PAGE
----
13th – After two days of strong gales overnight Northerly winds brought in a further deluge of Thrushes and finches. Ringing totalled 118 birds, Redwing dominated figures again with 50, other highlights were 4 Fieldfares, 5 Bramblings, 1 Bullfinch and a Sparrowhawk. The total also incorporated the 3000th Blackcap ringed since the ABO began in the spring of last year. In the afternoon a fine Water Pipit showed well feeding in the outflow just below the Longis car park jetty and 20 Siskins were seen in Barrackmasters Lane.
14th – Without any other committments I was all set for a dawn til dusk ringing session at Mannez quarry. I wasn’t expecting too much given the overnight and continuing westerly winds, I was wrong ! It was another of those amazing migration days, throughout the morning mixed flocks of Chaffinches and Bramblings some over 100 strong. Starlings and Redwing flocks well into the hundreds! Also a single Ring Ouzel, a handful of Skylarks and Siskins passing overhead. Mid afternoon a Short eared Owl hunted the quarry sending Thrushes in all directions. Ringing with trainee John Wier (nice job John) we returned 141 new birds, 88% of them from 3 species, 78 Redwings, 29 Chaffinches, 17 Bramblings. Also 5 Blackbirds, 4 Song Thrushes, 2 Blackcaps, 1 Chiffchaff, 1 Firecrest and 4 Siskins.
The chance to experience 17 Bramblings in one session does not come along too often so it was a great opportunity to look at some of the identification criteria.
Old Greater Coverts (OGC’s) are fairly easy to see on Bramblings (easier than on Chaffinches at least). Photo below of a first winter male brambling showing the two outer unmoulted greater coverts (more brown with buff/white leading edge and tips) against the inner moulted greater coverts ( black with orange tips).
It was however the tail that stood out as the most obvious ageing indicator. Tail feathers of course should not be taken as the only pointer towards ageing in case they have been replaced, but the more birds we did, it became clear this can be very useful. The photos below are both from male Bramblings though the same features extend to females. An adult on the left and 1st winter on the right. TF1 , (the two central tail feathers) have black centres on the adult (left) and have quite rounded tips. The first year bird on the right has very little black, especially towards the tips which are rather grey and sharply pointed. There is not a lot to separate tail feathers 2-6 on either bird, though the adult tail feathers are broader both birds have pointed tips, the adult to a lesser extent, but unless you are lucky enough to catch an adult and juvenile together for direct comparison, looking for pointed tips to TF2-6 is probably not too helpful.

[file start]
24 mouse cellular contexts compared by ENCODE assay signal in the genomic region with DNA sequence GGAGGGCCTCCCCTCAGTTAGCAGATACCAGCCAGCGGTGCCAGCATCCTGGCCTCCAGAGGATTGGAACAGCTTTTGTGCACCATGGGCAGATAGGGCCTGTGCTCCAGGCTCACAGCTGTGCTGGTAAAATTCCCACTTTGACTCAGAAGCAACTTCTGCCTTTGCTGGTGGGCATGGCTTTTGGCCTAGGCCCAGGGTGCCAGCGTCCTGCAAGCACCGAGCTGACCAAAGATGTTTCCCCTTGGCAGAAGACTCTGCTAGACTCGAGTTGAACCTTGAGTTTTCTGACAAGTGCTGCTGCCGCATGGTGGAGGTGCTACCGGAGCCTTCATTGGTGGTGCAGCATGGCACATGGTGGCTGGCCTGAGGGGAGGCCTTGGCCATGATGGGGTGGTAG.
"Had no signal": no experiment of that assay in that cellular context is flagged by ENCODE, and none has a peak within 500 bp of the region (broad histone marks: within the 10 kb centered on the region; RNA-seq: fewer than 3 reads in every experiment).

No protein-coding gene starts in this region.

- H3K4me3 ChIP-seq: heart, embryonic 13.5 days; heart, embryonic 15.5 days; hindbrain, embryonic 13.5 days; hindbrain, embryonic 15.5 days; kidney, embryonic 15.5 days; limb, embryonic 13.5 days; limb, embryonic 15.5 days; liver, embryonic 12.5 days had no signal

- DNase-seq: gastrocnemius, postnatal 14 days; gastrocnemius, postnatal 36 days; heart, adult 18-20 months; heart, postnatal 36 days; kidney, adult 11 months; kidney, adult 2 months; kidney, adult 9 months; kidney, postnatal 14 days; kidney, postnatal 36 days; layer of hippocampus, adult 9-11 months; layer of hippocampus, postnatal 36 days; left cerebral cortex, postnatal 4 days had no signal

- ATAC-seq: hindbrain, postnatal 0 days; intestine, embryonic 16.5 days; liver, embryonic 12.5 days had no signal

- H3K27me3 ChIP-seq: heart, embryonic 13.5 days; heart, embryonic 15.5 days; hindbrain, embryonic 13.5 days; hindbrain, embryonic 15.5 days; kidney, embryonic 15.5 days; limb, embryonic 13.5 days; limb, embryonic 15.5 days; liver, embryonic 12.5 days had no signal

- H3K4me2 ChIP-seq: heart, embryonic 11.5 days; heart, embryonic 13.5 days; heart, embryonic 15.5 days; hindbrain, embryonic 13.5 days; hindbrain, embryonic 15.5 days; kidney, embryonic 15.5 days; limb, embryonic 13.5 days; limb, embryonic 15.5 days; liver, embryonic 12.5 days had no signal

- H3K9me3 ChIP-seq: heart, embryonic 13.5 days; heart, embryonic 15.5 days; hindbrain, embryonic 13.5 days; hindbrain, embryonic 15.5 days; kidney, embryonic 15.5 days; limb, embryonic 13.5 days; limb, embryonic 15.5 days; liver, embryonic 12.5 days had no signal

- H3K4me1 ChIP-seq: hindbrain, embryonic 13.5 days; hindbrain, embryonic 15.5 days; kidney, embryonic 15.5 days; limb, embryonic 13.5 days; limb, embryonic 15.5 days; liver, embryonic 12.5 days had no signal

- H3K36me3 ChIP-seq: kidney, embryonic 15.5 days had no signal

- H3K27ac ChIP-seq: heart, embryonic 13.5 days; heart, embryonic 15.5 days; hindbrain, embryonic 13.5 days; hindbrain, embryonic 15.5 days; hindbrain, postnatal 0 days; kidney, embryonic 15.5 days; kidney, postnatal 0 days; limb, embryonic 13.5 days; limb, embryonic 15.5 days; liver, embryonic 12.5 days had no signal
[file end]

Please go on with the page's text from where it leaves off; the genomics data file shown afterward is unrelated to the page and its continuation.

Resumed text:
In general the new Demongin guide has been very useful for several species, we did not find the suggested pattern of the mantle feathers to be useful for ageing Bramblings as there is considerable variation. Though the guide does say “use with caution”.
15th – West winds continued overnight and throughout the day. Another Hawfinch was seen in Barrackmasters Lane. Ringing at Mannez produced another 8 Bramblings and further singles were ringed at Barrackmasters lane and Essex farm. A big surprise was a Great Northern Diver flying SW overland along the south coast from Mannez lighthouse towards Longis bay.
16th – A new wave of migrants in overnight, still dominated by starlings, thrushes and finches but also Firecrests, Chiffchaffs and Blackcaps. At Rose farm 4 new Firecrests took us over 400 of this species ringed since we began in April last year. It continues to be a good year for migrant Bullfinches with another first winter female ringed. We also ringed our first Moorhen this year. There was a late movement of Chiffchaffs that included 10 ringed at Rose farm and a small party of 5 Long tailed Tits headed down the Bonne Terre Valley. A Coal Tit was seen in Barrackmasters Lane,
17th -NE overnight and once more a rush of Thrushes through. It’s frustrating to witness so many birds moving and have just 1 of our 4 main ringing sites manned but hopefully all that will change next year once we are officially open with our new observatory accommodation housing mad keen ringers ! A silver lining came by way of a call from a local resident that a Snow Bunting (photos below) had been seen in the small rough ground car park leading to Saye beach. I was delighted the bird was still present and a typically tame individual as is often the case with this species. Returning back to the Obs there was a Black Redstart on our north wall and from the ringing room I noticed the Water Pipit back on the longis car park jetty. Paul and Catherine Veron had 3 Woodlarks flying over the IMPOT fields.
18th – Another large thrush and finch movement. Redwings galore, flocks of Chaffinches and Starlings passing over Mannez reserve from first light until mid day. A Woodcock flushed from the pathway near to the Mannez hide. 122 birds were ringed at Mannez again mostly Redwings and Chaffinches but also singles of Firecrest, Chiffchaff and Reed Bunting.
19th – With NE winds and showers overnight it looked promising for another influx of migrants. We have got used to birds in their thousands this autumn but this morning was a comparatively quiet affair. Even so, 6 new Firecrests, a Brambling and a Tristi’s Chiffhchaff were amongst the birds ringed so hardly room for complaint. Late on 2 Sandwich Terns fishing in Longis Bay.